Supplementary Planning Guidance documents provide further guidance on the application of existing Local Plan policies. They are not statutory documents in the same way that Local Plan policies are, but they are used to help make decisions on planning proposals.
Some Supplementary Planning Guidance documents take the form of Development Briefs. These provide further direction on how particular sites should be developed.
We have also prepared documents to provide interim guidance on issues where national or regional policy has changed since the adoption of the Local Plans. We will use these documents as guidance pending completion of the emerging East Riding Local Plan.
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The National Planning Policy Framework (NPPF) was published on the 27 March 2012. From this date it must be taken into account in the determination of planning applications. It sets out the different 'weight' which can be afforded to different plans depending on the date when they were prepared.
The council has prepared a note outlining the approach that it will take when determining planning applications until the emerging East Riding Local Plan is adopted.
Implications of the NPPF for decision making in the East Riding (pdf 131kb opens in new window) Top of page
Planning officers will use the council's Strategic Flood Risk Assessment (SFRA) and the National Planning Policy Framework and its associated guidance to help determine planning applications in the East Riding.
We have prepared a note to provide assistance to developers and applicants, which sets out the approach we will take to applying the Sequential and Exception Tests.
Flood Risk Guidance Note (pdf 1mb opens in a new window)
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Our approach to renewable energy is set out in an Interim Planning Document (IPD) which sets out the various considerations that potential applicants should take into account when preparing renewable energy proposals in the East Riding.
The IPD sets out our proposed approach in meeting targets for the proportion of energy from renewable sources for 2010, 2021 and beyond. The document gives advice on different types of renewable energy such as wind energy, biomass and energy crop conversion and others.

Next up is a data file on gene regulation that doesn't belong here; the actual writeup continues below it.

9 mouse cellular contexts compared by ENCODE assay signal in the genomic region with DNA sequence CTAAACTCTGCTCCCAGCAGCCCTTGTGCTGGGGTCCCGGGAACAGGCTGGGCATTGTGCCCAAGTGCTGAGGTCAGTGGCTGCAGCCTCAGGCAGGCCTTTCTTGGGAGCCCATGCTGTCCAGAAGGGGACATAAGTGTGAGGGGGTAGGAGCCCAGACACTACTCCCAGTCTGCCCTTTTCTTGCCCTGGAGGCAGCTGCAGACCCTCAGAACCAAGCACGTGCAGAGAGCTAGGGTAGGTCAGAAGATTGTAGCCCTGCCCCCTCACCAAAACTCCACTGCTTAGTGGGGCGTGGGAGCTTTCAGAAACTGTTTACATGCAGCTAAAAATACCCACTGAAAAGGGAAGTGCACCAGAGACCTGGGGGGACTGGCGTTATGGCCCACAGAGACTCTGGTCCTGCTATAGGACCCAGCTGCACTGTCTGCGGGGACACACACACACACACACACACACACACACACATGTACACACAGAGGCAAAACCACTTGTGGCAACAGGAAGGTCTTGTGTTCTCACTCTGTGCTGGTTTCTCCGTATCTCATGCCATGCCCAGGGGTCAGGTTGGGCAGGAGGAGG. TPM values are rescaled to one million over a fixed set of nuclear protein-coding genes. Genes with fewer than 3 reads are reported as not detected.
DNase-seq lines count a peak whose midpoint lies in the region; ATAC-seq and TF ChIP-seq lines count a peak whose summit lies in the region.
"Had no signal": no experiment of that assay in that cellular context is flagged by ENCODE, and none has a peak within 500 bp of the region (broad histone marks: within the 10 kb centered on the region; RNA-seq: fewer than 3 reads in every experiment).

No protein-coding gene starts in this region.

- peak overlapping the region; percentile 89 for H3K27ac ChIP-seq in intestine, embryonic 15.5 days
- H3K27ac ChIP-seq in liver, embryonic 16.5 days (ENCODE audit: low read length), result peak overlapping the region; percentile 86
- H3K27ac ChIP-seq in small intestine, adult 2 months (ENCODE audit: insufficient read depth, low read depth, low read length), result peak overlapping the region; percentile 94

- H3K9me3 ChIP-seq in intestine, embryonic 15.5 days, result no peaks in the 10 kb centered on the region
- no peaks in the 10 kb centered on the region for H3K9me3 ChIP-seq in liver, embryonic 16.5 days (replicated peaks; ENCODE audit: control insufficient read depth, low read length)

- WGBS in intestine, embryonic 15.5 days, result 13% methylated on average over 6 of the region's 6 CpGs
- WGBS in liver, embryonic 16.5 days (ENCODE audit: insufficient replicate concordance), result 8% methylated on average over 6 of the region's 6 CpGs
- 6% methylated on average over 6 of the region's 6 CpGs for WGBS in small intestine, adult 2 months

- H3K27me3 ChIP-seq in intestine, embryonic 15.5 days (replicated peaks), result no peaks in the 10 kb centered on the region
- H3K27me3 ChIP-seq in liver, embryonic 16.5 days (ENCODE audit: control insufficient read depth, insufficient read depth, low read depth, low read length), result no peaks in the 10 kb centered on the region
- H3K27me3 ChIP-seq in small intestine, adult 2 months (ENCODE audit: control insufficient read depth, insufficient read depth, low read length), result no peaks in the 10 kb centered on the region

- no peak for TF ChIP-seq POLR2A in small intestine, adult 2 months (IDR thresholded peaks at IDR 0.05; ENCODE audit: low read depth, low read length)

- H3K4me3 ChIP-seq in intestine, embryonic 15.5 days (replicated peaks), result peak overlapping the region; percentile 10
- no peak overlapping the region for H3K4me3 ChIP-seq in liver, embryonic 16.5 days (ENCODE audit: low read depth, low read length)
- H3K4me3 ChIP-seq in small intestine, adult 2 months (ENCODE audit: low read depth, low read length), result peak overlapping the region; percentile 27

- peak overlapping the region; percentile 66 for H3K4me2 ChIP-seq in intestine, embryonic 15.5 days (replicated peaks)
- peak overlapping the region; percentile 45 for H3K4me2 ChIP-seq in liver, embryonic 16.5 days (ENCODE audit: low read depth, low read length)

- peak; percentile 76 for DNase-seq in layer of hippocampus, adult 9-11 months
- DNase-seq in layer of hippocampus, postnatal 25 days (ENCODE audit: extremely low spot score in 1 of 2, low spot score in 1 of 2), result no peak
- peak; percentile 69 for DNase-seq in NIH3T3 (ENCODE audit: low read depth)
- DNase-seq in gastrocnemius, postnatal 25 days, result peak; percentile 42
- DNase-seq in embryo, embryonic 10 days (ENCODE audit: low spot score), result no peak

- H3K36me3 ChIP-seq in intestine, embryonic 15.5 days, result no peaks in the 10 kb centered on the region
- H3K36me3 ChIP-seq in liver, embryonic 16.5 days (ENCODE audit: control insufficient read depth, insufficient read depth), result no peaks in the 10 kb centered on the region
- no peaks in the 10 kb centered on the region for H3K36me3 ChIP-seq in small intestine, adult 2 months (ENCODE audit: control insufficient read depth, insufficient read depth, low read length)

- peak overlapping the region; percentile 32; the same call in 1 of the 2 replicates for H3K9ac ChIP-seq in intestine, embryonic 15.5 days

It advises on the preparation and submission of planning applications and highlights potential constraints and planning issues to be considered by developers. The document is concerned with grid connected developments below 50MW.
Planning for Renewable Energy Developments - Volume 1 (pdf 391kb opens in new window)
Planning for Renewable Energy Developments - Volume 2 (pdf 1mb opens in new window)
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Developers who apply for planning permission for residential development may be asked to contribute towards provision of affordable housing. Our policy on this is set out in our Interim Approach on Affordable Housing.
Following a recent high court judgment on the affordable housing thresholds set out in national Planning Practice Guidance, the council will be relying on the thresholds set out in the Interim Approach on Affordable Housing to determine when affordable housing should be provided.
The Interim Approach on Affordable Housing was originally agreed by the council’s Cabinet on 27 November 2007 (min 3130). Background notes were prepared to explain how the Interim Approach should be implemented. There have since been a number of revisions. The most recent revision to the Background Notes was agreed by the council’s Cabinet on 22 July 2014 to reflect a revised method of calculating the requirement for affordable housing, a revised charge for economic viability appraisals, the inclusion of indicative transfer values and the inclusion of standard commuted sums.
Interim Approach on Affordable Housing Background Notes (July 2014 Update) (pdf 2mb opens in new window)
We have also prepared an Affordable Housing Viability Assessment to help determine appropriate affordable housing requirements in and across the East Riding.
In rural communities it is possible to provide affordable housing in small sites known as rural exception sites. The site may not normally be used for housing because, for example, they are subject to policies of restraint. However, the site may be suitable for bringing forward where there is evidence of local need. All housing developed on an exception site must be affordable for local people and remain so indefinitely.